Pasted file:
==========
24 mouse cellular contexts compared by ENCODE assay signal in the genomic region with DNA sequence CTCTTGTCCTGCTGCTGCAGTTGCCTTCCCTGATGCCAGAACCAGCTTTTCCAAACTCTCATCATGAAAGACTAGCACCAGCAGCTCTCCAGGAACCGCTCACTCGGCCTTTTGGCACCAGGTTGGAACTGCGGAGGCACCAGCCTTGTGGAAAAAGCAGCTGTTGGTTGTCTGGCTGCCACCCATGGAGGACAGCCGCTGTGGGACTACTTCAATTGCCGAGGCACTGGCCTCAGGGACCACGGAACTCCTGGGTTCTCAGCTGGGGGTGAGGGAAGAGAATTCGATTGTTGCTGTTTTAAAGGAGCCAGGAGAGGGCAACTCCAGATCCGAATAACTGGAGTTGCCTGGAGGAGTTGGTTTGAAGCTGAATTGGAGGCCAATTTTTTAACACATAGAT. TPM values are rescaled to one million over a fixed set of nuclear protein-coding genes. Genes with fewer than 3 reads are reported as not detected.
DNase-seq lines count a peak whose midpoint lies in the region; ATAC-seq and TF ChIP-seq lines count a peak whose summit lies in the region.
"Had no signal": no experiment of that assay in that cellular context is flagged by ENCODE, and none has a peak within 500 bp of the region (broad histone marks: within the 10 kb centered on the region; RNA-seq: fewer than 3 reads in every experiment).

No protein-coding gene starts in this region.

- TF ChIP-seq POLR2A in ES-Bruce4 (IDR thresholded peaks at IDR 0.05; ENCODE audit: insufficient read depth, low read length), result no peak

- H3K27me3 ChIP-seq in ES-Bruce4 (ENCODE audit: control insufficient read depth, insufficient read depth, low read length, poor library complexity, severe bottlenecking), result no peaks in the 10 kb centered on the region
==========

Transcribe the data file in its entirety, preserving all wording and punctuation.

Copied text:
24 mouse cellular contexts compared by ENCODE assay signal in the genomic region with DNA sequence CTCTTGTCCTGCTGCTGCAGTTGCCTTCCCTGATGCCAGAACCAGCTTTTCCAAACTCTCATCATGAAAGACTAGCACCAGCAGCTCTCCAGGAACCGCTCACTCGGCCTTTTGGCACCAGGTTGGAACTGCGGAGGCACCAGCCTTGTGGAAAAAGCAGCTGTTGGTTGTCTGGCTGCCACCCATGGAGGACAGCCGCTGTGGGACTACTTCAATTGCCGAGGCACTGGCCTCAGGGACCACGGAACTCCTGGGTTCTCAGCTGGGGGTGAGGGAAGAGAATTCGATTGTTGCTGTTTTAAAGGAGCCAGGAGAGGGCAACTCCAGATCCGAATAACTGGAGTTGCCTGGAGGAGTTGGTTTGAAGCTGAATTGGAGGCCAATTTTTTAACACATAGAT. TPM values are rescaled to one million over a fixed set of nuclear protein-coding genes. Genes with fewer than 3 reads are reported as not detected.
DNase-seq lines count a peak whose midpoint lies in the region; ATAC-seq and TF ChIP-seq lines count a peak whose summit lies in the region.
"Had no signal": no experiment of that assay in that cellular context is flagged by ENCODE, and none has a peak within 500 bp of the region (broad histone marks: within the 10 kb centered on the region; RNA-seq: fewer than 3 reads in every experiment).

No protein-coding gene starts in this region.

- TF ChIP-seq POLR2A in ES-Bruce4 (IDR thresholded peaks at IDR 0.05; ENCODE audit: insufficient read depth, low read length), result no peak

- H3K27me3 ChIP-seq in ES-Bruce4 (ENCODE audit: control insufficient read depth, insufficient read depth, low read length, poor library complexity, severe bottlenecking), result no peaks in the 10 kb centered on the region